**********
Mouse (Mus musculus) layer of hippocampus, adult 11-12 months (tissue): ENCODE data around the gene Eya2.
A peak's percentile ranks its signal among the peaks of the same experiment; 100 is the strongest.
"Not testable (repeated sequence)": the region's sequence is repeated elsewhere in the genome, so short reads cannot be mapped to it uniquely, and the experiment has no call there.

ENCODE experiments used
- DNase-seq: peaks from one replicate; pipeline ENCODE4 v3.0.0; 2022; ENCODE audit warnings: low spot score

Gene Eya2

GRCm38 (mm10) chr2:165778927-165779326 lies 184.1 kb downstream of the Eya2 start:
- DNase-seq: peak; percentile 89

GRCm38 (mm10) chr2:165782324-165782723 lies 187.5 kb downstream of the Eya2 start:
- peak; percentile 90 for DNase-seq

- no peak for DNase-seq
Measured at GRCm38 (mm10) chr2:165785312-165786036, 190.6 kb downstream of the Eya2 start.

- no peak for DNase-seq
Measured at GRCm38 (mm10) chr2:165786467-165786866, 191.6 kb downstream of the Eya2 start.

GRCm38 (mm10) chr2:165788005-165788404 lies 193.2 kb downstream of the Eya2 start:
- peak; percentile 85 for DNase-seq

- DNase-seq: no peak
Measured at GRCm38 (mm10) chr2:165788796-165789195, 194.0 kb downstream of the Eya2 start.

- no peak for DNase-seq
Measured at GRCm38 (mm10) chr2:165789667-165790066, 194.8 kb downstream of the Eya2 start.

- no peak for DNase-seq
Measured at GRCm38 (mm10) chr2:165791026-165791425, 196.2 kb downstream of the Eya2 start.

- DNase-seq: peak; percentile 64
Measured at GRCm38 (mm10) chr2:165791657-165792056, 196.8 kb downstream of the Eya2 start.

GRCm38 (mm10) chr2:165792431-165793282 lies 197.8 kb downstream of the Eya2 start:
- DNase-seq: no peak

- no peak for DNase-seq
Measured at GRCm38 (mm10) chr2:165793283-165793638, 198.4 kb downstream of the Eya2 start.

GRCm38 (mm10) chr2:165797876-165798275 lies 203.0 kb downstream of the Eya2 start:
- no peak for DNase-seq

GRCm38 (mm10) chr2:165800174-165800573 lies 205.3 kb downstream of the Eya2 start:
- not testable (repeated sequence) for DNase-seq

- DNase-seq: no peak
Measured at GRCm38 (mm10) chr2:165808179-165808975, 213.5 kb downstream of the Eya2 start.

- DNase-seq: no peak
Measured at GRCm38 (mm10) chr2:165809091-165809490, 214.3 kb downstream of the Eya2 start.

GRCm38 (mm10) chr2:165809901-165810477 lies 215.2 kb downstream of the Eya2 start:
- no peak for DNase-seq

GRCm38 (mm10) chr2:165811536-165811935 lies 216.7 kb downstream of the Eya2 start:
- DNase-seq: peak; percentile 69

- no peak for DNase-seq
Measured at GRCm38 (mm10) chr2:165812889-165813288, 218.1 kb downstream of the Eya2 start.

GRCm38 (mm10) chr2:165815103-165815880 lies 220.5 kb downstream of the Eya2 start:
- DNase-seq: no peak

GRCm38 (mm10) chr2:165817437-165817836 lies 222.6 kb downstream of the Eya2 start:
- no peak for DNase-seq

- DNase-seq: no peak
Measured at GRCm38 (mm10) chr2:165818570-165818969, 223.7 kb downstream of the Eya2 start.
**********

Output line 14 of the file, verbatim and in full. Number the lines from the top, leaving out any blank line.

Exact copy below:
Measured at GRCm38 (mm10) chr2:165786467-165786866, 191.6 kb downstream of the Eya2 start.